Improving the Effectiveness of CPR Chest Compressions in Neonates and Infants

Compliance of advanced pediatric life support instructors with current international recommendations during simulated infant CPR is poor, the author writes. (Photo/Adam Mason)

More than fifty percent of pediatric arrests occur in children younger than one year old and more commonly in males (~60%).1,2 Fortunately, only about 0.1% of term infants and 5% of preterm infants receive cardiopulmonary resuscitation (CPR) chest compressions in the delivery room.3 Infants who receive chest compressions have a high incidence of mortality (41%) and short-term neurological morbidity (e.g., 57% hypoxic-ischemic encephalopathy and seizures). Moreover, newborns who received chest compressions and epinephrine but had no signs of life at 10 minutes following birth have 83% mortality, with 93% of survivors experiencing moderate-to-severe neurological disability.4


The poor prognosis associated with receiving chest compressions in the delivery room raises questions as to whether improved CPR methods specifically tailored to the newborn could improve outcomes.3 However, the incidence of infants who need CPR at birth is rare and in general unexpected, and therefore randomized clinical trials of alternative CPR methods have not been performed. Therefore, continuing efforts should be made to improve conventional CPR techniques for both neonates and older infants.

Twenty-two certified advanced pediatric life support instructors performed two-minute continuous two thumb (TT) encircling hands method chest compressions and two finger (TF) chest compressions on an instrumented infant CPR manikin.5 Overall compliance with all four performance targets of compression rate, compression depth, compression duty cycle and compression release force (100% complete recoil = zero release force) was less than 1% for both techniques (P= .14). When performing chest compressions at a 130/min rate, a compression/decompression occurs every 0.46 seconds. Performing chest compressions at a 130/min rate with a 50% duty cycle means that the duration of the downstroke of compression (0.23 seconds) equals the duration of the upstroke of decompression (0.23 seconds). At a 60% duty cycle, the duration of downstroke is longer (0.276 seconds) than the duration of upstroke (0.184 seconds), which significantly affects coronary perfusion because the heart is circulated during compression diastole in which a shorter decompression duration has adverse consequences.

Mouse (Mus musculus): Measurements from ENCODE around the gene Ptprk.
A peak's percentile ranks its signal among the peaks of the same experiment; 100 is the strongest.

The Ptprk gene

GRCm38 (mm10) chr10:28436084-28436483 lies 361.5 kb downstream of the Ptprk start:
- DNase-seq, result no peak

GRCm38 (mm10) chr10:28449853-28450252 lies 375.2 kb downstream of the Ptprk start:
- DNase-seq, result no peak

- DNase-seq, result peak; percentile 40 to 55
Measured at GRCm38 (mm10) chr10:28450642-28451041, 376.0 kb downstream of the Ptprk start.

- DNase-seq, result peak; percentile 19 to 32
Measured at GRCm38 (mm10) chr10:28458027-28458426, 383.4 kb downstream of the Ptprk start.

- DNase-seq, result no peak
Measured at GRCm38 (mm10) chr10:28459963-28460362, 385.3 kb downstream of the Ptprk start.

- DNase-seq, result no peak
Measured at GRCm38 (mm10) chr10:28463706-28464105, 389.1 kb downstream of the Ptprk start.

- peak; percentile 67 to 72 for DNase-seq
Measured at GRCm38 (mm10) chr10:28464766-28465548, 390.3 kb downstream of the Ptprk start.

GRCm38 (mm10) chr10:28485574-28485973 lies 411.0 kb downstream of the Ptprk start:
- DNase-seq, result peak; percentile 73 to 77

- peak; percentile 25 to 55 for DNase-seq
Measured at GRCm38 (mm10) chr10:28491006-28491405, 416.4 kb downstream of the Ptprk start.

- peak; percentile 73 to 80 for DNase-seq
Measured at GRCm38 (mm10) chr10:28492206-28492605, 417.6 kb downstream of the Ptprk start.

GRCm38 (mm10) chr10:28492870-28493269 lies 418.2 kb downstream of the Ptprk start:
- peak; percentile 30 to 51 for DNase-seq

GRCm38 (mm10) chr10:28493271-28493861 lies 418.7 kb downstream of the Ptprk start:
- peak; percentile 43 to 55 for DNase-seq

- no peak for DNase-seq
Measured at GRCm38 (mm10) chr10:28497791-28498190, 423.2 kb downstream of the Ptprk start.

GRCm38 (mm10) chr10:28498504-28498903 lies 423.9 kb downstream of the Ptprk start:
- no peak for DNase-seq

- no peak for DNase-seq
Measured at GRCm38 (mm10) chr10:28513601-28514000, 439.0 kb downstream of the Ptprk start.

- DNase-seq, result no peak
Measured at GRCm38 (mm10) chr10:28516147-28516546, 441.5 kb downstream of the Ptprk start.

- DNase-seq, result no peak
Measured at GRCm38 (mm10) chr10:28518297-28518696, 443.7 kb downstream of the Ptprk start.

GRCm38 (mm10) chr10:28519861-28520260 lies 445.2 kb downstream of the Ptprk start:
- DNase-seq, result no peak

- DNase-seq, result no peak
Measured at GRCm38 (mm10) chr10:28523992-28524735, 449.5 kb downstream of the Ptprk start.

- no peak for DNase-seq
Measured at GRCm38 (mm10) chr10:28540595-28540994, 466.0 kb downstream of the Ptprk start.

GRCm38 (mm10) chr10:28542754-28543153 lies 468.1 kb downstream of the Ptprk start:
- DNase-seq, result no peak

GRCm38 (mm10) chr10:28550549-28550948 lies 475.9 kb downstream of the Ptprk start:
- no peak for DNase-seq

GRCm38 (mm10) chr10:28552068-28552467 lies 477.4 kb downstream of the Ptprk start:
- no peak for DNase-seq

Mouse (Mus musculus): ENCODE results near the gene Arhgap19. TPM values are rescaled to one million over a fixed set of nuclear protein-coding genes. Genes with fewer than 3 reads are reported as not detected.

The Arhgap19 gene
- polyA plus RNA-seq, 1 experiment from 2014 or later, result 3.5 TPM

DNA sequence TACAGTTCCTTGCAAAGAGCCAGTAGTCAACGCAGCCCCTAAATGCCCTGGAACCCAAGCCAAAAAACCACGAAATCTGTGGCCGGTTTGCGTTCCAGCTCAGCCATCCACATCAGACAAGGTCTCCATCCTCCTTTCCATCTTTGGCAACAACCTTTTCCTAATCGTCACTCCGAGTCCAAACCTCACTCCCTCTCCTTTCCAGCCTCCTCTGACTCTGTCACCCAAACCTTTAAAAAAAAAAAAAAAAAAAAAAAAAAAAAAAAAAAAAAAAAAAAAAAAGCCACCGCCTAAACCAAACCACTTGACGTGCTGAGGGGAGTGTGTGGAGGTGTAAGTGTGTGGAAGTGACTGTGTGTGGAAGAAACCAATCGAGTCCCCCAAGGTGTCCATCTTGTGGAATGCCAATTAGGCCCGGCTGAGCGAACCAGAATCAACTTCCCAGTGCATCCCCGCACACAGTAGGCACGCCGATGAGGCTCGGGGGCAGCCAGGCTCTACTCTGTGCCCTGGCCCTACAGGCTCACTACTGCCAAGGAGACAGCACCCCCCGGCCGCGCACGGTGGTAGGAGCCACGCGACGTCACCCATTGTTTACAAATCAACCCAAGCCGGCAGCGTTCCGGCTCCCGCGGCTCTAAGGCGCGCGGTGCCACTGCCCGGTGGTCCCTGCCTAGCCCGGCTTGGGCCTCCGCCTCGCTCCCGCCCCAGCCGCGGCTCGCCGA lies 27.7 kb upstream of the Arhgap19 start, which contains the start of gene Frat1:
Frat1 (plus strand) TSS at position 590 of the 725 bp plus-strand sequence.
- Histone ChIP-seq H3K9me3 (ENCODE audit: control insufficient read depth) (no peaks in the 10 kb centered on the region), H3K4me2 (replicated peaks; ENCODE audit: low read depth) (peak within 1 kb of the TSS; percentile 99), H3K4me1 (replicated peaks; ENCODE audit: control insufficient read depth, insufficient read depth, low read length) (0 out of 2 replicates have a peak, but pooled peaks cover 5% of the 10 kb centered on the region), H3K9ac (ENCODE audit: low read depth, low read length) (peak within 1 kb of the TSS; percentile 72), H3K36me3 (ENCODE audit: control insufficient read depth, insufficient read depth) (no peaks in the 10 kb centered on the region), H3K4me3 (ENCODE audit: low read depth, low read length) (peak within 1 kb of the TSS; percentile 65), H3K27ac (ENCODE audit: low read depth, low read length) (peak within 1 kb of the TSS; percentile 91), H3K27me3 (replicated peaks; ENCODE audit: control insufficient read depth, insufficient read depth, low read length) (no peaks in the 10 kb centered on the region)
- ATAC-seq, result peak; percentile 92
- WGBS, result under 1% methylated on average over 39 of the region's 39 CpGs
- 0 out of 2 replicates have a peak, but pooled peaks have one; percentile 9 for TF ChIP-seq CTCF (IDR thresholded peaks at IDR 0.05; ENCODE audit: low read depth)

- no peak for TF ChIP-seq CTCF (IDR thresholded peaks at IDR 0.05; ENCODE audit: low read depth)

It was concluded that compliance of advanced pediatric life support instructors with current international recommendations during simulated infant CPR is poor. As evidenced by this study, TT-CPR is a low-momentum prolonged compression technique that much more adversely affects CPR efficacy than TF-CPR. While mean compression rates were equivalent (128 vs 131 per minute) and mean compression depth was poorer during TF-CPR (26 mm) versus TT-CPR (33 mm) (P< .001; target, ≥ 36.7 mm), mean duty cycles (which significantly affects coronary perfusion because the heart is circulated during compression diastole in which an inadequate decompression duration has adverse consequences) were close to 50% with TF-CPR (53%) but poor with TT-CPR (61%), and release force (which affects complete recoil) was four times greater with TT-CPR than TF-CPR (0.8 versus 0.2 kg (P< .001; target, < 2.5 kg). Therefore, TF-CPR may be more recommendable than TT-CPR. 

However, when using TF-CPR at a 130/min rate, the middle finger rather than the index finger should be used to apply all the force because it is the longest and strongest finger and because it can be used with the index for support, which strengthens it.6 Using a rate of less than 130/min may not be fast enough to generate effective depth chest compression because while higher rates of compression increase the depth of compression, lower rates of compression decreases the depth of compression.7 To position the middle finger over the lower third of the sternum adequately above the xiphoid process, left-handed resuscitators should perform TF-CPR from the left side of the patient and right-handed resuscitators should do the opposite.